"Is there everything about him that I like? No, but I didn't come out thinking, 'I wish I knew less.' I still think he was someone determined to reckon with the world on his own terms, and that's a pretty big thing."
Oscar-winning film director Alex Gibney is talking about Ken Kesey, fabled author of One Flew Over The Cuckoo's Nest, and he can take an informed stance. He has spent the best part of six years all-told working on collating and editing original footage for Magic Trip, telling the story of Kesey's 1964 trip across America to New York, with the Merry Band of Pranksters for company.
"Ken was all about magic and fun, he felt people didn't play enough in a terribly serious age," explains Gibney. "People were busy being cogs in a creative machine, but what about fun? So Ken was encouraging everyone to go out and play, and sometimes that's important."
Alex Gibney: "There are a lot of people who so desperately need heroes... the hero thing is a weird and interesting phenomenon, where we all seemingly need heroes, and then we're willing to forgive them, instead of looking at what they do and what we like. We seem to need to make excuses for them so that they become perfect, so that they don't disappoint our sense of heroism, which is a terrible mistake. I think people like Ken Kesey instinctively resist that, and instead continue to play loud.
If this all sounds like the glorification of a bunch of clichéd Haight-Ashbury tree-changers, Gibney is quick to emphasise that Kesey and his pals were far ahead of the pack:
"They were before all the tree-huggers, they were explorers and inventors," he explains. "Once you got to Haight-Ashbury, it became about fashions, about joining in, some sense of who you should be, and these people were trying to explode out of all that, and create some sense of freedom for themselves.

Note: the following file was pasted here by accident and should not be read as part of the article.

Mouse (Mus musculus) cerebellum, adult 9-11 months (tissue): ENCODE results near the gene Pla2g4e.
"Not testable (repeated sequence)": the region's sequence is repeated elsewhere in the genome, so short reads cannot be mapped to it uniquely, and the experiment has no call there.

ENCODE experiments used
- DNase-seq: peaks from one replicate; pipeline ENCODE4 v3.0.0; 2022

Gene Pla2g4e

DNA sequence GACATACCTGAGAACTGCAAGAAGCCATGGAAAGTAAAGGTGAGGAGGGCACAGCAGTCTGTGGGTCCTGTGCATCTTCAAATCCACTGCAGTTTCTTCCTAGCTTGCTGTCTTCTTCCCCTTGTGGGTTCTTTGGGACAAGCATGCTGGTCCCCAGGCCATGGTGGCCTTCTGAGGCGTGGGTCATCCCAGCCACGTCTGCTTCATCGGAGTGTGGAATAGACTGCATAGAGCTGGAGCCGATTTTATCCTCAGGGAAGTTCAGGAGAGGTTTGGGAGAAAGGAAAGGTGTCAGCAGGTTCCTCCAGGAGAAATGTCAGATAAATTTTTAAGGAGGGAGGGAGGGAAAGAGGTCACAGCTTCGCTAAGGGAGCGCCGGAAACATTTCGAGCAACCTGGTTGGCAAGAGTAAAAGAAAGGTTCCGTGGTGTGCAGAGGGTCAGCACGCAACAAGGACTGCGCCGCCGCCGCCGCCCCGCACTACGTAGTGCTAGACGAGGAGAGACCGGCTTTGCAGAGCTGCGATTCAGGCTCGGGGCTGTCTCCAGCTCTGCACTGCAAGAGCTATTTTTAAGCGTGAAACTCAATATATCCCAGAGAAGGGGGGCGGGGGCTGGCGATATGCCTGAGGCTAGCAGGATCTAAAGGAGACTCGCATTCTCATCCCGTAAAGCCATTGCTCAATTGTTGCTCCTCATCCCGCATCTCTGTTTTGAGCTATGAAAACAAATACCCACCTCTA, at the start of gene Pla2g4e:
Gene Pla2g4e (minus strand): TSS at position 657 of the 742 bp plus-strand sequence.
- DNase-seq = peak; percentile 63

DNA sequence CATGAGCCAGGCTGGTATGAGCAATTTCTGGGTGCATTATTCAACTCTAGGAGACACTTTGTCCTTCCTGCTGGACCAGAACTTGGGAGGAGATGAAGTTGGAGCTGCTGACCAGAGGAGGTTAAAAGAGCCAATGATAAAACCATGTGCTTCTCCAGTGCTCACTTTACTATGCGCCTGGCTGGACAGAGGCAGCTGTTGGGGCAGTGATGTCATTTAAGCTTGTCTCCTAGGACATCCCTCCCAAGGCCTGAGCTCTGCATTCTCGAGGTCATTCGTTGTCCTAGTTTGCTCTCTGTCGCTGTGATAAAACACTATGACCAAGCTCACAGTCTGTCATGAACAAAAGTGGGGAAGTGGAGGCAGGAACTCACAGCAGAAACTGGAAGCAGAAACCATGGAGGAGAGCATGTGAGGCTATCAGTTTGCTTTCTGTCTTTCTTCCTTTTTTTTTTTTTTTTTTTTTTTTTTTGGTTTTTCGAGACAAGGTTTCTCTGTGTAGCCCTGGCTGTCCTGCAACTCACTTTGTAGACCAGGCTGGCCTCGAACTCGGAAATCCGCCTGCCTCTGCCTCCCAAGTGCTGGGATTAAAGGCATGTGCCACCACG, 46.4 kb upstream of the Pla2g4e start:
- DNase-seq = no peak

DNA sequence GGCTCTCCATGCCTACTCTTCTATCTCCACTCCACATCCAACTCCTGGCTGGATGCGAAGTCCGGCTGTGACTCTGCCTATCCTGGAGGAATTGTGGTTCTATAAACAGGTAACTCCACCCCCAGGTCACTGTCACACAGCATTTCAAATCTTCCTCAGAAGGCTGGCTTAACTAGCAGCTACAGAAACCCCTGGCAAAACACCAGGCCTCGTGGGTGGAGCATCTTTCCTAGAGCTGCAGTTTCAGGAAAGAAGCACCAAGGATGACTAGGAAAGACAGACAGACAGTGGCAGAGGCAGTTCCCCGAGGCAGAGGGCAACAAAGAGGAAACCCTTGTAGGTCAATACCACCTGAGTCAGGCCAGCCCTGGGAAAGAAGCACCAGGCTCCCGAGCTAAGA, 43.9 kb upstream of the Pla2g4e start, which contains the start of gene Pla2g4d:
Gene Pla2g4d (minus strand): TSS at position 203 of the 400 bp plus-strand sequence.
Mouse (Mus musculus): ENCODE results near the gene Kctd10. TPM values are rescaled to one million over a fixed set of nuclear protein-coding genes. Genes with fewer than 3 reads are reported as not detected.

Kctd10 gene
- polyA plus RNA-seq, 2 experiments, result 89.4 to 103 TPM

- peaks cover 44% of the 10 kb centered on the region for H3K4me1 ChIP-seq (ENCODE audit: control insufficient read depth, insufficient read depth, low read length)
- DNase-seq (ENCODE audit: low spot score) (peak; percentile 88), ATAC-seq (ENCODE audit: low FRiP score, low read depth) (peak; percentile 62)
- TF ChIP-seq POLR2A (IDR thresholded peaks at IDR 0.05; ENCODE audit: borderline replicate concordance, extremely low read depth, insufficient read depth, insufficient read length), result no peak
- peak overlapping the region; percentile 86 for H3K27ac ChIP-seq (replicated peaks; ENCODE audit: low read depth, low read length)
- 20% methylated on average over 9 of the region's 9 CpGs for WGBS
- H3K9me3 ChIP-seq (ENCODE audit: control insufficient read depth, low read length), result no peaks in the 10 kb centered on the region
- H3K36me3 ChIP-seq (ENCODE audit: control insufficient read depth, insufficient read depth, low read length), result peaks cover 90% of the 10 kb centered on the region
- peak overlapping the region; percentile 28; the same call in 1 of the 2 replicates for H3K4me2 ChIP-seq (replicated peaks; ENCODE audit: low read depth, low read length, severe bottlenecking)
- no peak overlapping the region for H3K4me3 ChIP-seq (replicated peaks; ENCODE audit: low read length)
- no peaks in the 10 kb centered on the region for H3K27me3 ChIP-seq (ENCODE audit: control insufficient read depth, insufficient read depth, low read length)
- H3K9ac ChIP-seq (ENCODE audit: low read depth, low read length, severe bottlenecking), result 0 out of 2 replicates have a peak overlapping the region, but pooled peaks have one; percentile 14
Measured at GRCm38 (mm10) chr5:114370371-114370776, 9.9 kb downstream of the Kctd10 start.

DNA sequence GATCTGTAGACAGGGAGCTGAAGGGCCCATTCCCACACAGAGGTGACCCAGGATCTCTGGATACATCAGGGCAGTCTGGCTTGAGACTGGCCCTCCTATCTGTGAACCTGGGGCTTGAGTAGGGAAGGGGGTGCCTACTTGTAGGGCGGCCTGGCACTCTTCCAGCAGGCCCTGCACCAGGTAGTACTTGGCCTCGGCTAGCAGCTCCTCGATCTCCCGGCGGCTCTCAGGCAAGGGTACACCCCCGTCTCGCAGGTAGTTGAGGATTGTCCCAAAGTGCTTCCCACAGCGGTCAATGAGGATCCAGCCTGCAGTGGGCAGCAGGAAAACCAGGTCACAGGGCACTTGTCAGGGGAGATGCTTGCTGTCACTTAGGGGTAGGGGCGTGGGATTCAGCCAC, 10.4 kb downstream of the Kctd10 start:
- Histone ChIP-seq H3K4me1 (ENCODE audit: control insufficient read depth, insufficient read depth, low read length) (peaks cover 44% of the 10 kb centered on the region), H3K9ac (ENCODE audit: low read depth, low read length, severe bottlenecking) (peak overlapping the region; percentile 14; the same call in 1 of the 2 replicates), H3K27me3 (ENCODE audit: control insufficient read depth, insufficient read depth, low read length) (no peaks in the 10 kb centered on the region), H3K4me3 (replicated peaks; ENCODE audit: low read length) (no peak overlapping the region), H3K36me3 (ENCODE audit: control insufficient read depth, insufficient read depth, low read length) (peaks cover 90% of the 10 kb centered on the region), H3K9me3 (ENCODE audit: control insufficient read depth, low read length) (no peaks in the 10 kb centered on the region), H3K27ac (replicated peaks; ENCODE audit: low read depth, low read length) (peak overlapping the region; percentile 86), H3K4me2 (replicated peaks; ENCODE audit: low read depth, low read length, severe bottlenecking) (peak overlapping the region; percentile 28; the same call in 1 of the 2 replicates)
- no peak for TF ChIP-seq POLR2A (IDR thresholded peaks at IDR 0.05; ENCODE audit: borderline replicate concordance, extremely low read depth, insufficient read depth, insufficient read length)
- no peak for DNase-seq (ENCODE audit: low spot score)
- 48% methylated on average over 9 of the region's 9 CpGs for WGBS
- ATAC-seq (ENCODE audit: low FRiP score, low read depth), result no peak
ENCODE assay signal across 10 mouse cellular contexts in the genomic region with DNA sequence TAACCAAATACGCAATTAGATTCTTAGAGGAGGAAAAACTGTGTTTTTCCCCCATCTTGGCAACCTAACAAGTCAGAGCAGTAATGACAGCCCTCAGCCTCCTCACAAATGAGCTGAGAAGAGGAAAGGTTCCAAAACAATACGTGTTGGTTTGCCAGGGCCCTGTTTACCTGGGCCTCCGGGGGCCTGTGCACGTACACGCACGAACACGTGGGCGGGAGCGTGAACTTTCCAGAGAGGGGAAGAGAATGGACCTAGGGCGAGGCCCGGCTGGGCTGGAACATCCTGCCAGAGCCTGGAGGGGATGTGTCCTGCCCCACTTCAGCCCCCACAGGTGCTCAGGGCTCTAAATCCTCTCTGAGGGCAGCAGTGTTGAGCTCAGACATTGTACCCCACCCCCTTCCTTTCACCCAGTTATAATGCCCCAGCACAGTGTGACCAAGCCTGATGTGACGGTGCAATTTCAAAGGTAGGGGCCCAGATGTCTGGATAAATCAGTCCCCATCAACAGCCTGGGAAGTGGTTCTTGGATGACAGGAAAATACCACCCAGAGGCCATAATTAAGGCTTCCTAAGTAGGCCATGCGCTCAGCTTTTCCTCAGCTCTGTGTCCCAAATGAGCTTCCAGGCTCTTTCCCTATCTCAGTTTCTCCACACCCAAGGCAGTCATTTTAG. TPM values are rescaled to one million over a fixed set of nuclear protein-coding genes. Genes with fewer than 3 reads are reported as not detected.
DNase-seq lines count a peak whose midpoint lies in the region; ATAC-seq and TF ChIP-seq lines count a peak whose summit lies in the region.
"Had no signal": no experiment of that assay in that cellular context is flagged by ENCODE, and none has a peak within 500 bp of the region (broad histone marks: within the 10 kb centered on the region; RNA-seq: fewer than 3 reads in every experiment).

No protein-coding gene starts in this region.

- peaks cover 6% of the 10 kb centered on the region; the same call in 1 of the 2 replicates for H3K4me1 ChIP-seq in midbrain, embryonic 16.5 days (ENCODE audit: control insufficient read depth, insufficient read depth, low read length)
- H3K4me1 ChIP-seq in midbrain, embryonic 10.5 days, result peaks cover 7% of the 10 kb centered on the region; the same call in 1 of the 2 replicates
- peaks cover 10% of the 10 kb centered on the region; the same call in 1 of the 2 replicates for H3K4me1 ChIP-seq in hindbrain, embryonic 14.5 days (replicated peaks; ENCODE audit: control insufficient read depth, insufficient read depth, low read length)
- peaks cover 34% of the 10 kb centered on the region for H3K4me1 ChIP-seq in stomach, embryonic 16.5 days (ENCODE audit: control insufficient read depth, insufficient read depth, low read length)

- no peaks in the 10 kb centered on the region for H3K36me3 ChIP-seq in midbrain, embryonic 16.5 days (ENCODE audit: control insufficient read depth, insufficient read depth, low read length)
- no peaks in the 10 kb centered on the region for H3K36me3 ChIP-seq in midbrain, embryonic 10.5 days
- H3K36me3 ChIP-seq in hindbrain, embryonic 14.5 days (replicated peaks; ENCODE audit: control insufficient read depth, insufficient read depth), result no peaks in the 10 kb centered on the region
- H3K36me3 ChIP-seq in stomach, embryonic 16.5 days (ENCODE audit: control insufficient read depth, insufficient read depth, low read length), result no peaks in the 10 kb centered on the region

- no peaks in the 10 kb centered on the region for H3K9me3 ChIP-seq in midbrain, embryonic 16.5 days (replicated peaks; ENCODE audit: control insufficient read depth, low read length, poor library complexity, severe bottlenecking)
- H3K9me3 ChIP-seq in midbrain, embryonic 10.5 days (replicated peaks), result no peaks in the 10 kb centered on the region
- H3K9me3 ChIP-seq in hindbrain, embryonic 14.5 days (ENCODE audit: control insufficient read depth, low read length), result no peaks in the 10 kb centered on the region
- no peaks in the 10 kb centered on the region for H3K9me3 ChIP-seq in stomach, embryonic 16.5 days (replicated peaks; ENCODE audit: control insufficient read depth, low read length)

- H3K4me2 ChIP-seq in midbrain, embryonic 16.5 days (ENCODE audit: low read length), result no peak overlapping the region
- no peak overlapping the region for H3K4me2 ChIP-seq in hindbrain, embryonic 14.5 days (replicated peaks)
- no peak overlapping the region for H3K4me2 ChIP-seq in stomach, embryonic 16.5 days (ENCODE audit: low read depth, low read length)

"A lot is silly, you see them prancing around "playing" their instruments, trying to be John Coltrane, which you can't be just because you have a saxophone."
Gibney is keen to stress the relevance of this kind of seemingly hedonistic thinking nearly half a century later in an age of austerity:
"I didn't think about it when I was making the film," he reflects, "but you look at what is going on with Occupy Wall St. A lot of it is silly and undisciplined with no policy papers to come out and be useful to a think tank.
"But the very impracticality of it, that it's not aligned to any specific political community, brings it glory and grandeur, because it expresses a feeling, that it's important to say no often enough... with humour."
The problem with this, of course, is that the more successful any group or individual becomes, the more people join their slipstream, and so the less original and free they end up being. Gibney agrees:
"Sheer numbers become establishment. That's the problem, and Kesey was obsessed with the problem of how to stay free. He and George Harrison and others realised that every time they got to a place where people think they've got you and can follow you and want you to keep doing what you're doing, it's time to do something else."
This is something that Gibney has had to deal with himself, since becoming a one-man brand for a certain type of documentary, winning an Oscar for Taxi to the Dark Side, and enjoying success with Enron: The Smartest Guys in the Room, and Client 9. He agrees this has had a fundamental professional effect:
"It's been good and, in a way, freeing. It's such a great badge of honour and success that you don't have to worry about chasing that any more. I didn't do it to win an Oscar, but having won, it allows you a certain creative freedom. I've climbed Everest, now I can look at another mountain."
With such a strong recognisable brand himself, how does Gibney stay fresh and untethered?
"You try to do what's interesting to you, rather than what's expected. I like to embrace ambiguity, and some people have a problem with that, they need the power-point presentation to tell them what's right, what's wrong. I've been doing a bunch of sports documentaries recently, but finding interesting parts to them, so I would say, exploring. Taking a leaf out of Ken's book - exploring, staying curious."
After exploring the hedonism of Kesey, the terrorism that plagued the last decade, where is such curiosity taking the director next?
How logical. With or without the cooperation of Mr Assange? "We'll see."
Never mind all that, where's the Oscar?
"Downstairs bathroom. As you face the toilet, it's on the porcelain top. The theory is everyone can see it, and if you want to hold it up to the mirror you can, but you only get 45 seconds, then the music starts."
Magic Trip is released on Friday 18 November, and on DVD and Blu-ray on 28 November. You can watch the trailer here: